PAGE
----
Post-pandemic predictions for 2020 - comments from Netw
June 2020 by Netw
With the nation starting to open up again this week, you may be looking at trends for the second half of 2020 beyond the pandemic. I thought you’d be interested in the following predictions from data security expert Ilia Sotnikov, Vice President of Product Management at Netwrix. He reports that the rapid transition to remote office has shifted focus away from cybersecurity, enabling threat actors to take advantage of loosened security policies and has led to an increase in cyber-attacks. However, post-pandemic, Sotnikov predicts it will be the following trends that will have the biggest impact:
• Deepfakes will take spoofing to the next level. Emails impersonating C-level management and voice spoofing will continue, but the extensive use of video conferencing for regular communication will lead to a rise in a newer variant of this attack vector: video spoofing. We don’t expect deepfakes to become widespread soon, but AI and neural networks will make them more probable. To withstand this threat, organisations will have to reshape their approval processes, especially for budget and data access. In addition, IT teams will need to increase the accountability of all employees and prevent illegitimate elevation of privileges
• Organisations will move beyond passwords. As people flock to online services, re-use of passwords between services will increase, since users cannot remember dozens of unique passwords and are reluctant to adopt password management tools. To reduce the risk of breaches from compromised credentials, organisations will adopt non-password authentication methods, such as biometric data like fingerprints or eye scans. As the amount of personal data transmitted and stored online increases, organisations will need to implement adaptive risk management programmes and have security in mind every time they implement new services and technologies
• Attacks will go undetected in a flood of false alarms. The abrupt change to remote working has caused many security monitoring solutions to generate far more false positives, since they require time to adapt to the new normal. A similar spike in false alarms will occur when employees return to the office. Hackers will continue to use these turbulent time to launch attacks, knowing that organisations will be blind to their malicious behaviour. IT needs to remain vigilant and find ways to spot and investigate the true threats in all the noise.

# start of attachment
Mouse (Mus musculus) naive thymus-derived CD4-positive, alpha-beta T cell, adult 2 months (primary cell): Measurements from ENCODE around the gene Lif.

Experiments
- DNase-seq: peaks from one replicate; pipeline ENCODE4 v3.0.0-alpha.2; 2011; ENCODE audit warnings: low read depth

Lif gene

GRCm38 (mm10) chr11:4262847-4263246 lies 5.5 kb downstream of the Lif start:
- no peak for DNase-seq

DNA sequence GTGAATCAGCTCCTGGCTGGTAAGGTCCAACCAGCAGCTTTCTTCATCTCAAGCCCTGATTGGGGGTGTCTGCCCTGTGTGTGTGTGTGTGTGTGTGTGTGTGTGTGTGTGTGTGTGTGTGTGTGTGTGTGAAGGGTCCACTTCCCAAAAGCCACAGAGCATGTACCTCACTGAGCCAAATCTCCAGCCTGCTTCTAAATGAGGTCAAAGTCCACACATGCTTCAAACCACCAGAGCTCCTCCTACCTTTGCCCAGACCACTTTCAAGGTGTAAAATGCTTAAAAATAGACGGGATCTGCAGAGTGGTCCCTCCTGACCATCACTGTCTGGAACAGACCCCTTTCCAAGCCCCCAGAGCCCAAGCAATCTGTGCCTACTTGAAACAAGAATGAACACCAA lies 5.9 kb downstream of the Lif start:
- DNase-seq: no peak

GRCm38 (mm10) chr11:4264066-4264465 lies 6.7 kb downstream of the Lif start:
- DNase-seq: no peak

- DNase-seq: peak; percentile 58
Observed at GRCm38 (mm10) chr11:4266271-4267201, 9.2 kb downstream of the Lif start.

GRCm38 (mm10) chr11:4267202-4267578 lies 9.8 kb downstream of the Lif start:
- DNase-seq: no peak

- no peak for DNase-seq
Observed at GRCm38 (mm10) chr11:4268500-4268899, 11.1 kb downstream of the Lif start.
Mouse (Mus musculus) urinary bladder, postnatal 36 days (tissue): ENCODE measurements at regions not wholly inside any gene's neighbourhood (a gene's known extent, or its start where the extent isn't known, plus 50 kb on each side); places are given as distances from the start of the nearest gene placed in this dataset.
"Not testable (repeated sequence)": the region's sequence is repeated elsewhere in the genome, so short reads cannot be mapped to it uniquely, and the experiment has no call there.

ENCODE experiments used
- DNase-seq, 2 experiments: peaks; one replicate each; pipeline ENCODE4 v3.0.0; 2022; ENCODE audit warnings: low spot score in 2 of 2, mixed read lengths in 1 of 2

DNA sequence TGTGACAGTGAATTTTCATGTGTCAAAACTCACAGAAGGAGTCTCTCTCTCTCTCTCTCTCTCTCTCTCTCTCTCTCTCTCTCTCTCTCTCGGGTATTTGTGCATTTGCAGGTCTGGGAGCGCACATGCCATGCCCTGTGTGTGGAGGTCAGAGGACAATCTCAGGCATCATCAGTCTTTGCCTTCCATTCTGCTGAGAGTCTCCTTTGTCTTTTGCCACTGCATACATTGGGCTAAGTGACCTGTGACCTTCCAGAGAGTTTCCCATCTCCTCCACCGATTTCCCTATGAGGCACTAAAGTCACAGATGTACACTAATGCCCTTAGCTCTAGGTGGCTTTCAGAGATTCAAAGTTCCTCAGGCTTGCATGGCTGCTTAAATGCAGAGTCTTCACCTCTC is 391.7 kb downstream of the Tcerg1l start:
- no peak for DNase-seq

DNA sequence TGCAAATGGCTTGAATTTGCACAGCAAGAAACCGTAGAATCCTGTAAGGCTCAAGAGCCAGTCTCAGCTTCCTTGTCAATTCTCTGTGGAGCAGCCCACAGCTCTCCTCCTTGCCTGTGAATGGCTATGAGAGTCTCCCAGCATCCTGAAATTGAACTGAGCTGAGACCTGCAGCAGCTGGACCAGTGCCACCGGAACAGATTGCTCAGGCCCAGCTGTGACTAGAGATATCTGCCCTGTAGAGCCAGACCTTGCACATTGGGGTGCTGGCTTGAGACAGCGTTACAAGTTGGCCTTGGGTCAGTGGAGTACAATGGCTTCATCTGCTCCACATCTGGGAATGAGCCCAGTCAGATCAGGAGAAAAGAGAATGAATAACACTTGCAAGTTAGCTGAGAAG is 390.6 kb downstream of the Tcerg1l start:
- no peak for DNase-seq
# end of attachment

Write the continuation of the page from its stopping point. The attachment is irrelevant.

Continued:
• The insider threat will become even more pressing. With many organisations already planning to keep more of their staff working from home, IT teams will have to adapt to a larger remote workforce — which means a lack of control over a greater number of endpoints and network devices. Therefore, organisations need to develop new security strategies based on the zero trust model, including ways to prevent sensitive data from spreading across employee endpoints and cloud collaboration tools.
• Security by design and by default will become the norm. Use of online services — from retailers to social media to productivity tools — has exploded during the pandemic. Unfortunately, many users have little knowledge about cybersecurity threats, which makes them easy targets for online scams. To mitigate risk, organisations should clearly communicate security best practices, but they will also need to build in as many safeguards as possible. Indeed, every organisation offering online services will be under increased scrutiny to enable strong security and privacy settings by default, and some will use advanced security options as a market differentiator.
“Every crisis forces organisations to scrutinise where they are focusing their resources and efforts. While many IT projects can be suspended, a strong cybersecurity strategy remains vital. Automating cybersecurity tasks enables IT professionals to do more with less while reducing human errors and inconsistencies, which helps the organisation improve productivity, reduce operational expenditures and refocus the talent of their workers on more critical areas,” concludes Sotnikov.